By Junzo Ono and Chisato Yomon / Yomiuri Shimbun Staff WritersIn recent years, the Self-Defense Forces have been actively conducting joint training with military forces of “quasi-allies” and other friendly nations. The Ground Self-Defense Force has been conducting its first-ever domestic joint training with the British Army in Shizuoka and Yamanashi prefectures. This training was set to conclude on Friday. Combined with the Japan-U.S. alliance, Japan aims to keep in check China, which is building up its military, by deepening relationships with military forces of countries with which Japan shares values.
Assuming actual combat
At the GSDF Fuji School, located in Oyama, Shizuoka Prefecture, on Oct. 2, GSDF personnel and a British Army soldier, who were looking at an enemy location on a simulator screen, were given an order from behind to direct a missile-guiding laser to a target. Seconds after a British Army soldier directed the laser to the target, a roaring sound echoed, indicating an aircraft-launched guided missile hit the target, and white smoke rose from the onscreen enemy position.
The training simulates a mission in which Japanese and British reconnaissance units that entered an enemy position guide a missile to a target. On Oct. 2, a scene was shown to the media in which troops of both countries disembarked from a GSDF CH-47 transport helicopter and kept an eye on the surrounding area by closely cooperating with each other.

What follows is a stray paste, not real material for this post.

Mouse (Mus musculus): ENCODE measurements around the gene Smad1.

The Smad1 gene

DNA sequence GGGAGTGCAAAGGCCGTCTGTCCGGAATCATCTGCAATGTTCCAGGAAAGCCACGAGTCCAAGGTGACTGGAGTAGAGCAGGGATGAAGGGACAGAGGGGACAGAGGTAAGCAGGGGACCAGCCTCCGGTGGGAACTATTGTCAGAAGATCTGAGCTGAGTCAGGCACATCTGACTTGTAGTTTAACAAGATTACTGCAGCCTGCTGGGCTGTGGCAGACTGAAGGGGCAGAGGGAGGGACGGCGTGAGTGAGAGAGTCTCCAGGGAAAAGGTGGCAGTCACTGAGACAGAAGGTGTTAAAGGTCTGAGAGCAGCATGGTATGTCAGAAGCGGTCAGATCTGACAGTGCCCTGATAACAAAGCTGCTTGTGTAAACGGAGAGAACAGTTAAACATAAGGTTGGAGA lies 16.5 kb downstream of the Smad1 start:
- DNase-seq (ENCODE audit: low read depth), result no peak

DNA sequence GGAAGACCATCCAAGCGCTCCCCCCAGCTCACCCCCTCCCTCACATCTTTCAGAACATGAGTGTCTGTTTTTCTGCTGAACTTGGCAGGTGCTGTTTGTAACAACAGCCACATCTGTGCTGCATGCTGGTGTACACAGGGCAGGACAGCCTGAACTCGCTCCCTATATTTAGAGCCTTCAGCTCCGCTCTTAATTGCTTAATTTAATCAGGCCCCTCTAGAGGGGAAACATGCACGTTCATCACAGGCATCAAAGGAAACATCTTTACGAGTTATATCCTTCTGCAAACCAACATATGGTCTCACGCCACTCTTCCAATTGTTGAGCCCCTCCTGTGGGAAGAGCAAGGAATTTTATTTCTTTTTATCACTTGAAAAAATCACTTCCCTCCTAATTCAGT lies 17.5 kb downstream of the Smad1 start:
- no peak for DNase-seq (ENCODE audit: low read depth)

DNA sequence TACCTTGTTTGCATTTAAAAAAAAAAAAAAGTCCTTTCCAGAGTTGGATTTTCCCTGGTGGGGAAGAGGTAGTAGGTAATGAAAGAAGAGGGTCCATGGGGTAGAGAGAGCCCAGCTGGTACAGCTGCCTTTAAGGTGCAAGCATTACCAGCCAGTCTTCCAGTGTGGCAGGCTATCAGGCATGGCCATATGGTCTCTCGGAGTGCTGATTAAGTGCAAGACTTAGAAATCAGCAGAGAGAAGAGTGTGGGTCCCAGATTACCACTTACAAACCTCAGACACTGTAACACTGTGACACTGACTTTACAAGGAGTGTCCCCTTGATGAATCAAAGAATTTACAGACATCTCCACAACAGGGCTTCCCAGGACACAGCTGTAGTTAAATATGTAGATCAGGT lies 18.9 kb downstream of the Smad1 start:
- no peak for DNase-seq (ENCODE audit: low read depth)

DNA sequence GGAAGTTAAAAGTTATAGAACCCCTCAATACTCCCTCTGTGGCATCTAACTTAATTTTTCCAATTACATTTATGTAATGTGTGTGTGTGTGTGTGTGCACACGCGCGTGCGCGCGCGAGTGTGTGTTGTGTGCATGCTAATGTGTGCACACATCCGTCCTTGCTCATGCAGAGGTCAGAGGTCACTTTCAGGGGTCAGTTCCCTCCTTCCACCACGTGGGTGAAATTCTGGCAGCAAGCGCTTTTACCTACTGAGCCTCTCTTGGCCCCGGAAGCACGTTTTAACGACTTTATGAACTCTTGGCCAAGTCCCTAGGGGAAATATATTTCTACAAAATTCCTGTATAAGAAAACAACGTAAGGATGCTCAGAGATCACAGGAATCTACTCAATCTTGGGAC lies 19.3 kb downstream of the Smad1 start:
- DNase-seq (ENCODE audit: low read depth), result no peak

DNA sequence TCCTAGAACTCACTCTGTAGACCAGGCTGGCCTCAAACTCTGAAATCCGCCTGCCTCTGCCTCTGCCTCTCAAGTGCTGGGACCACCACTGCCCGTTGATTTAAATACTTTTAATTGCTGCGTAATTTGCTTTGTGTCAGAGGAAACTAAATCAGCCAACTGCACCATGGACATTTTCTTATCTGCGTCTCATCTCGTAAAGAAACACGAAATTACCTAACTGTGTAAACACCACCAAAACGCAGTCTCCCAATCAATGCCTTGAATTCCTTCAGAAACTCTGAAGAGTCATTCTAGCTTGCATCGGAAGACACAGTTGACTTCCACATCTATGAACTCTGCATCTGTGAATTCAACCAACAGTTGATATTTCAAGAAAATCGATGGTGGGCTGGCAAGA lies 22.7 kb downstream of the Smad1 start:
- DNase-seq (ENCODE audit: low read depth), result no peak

From the British Army, about 50 soldiers from the Honourable Artillery Company, which has experienced many military operations, participated in the training. From the GSDF, about 60 reconnaissance training and other units took part. “This is not for building the friendship, it’s full-scale combat training,” a senior GSDF official said.
It was the first time for the GSDF to conduct joint training with the British Army in Japan. The two countries are strengthening their military relationship. The Air Self-Defense Force and the Royal Air Force conducted the first joint training from October to November 2016 and the Maritime Self-Defense Force and the Royal Navy engaged in training in April this year around Japan, both for the first time.
In addition, the MSDF conducted training with the Royal Canadian Navy in July last year in waters off the Kyushu and Kanto regions for the first time and with the French Navy in February in waters off the Kanto region, for the first time as well. The ASDF had also planned its first joint training with the Royal Australian Air Force in September, although it was canceled due to an earthquake that struck Hokkaido. The GSDF will soon conduct its first joint training with the Indian Army in India.
Behind these SDF moves is China’s rising military power. With the influence of U.S. forces declining in East Asia, the SDF aims to strengthen relations with these countries to supplement the Japan-U.S. alliance. This approach indirectly supports the government’s “Free and Open Indo-Pacific Strategy.”
Since 2017, Japan has revised or concluded acquisition and cross-servicing agreements with foreign military forces that enable mutual provision of materials such as fuel and ammunition. Other moves to improve relevant systems are also underway to facilitate joint training.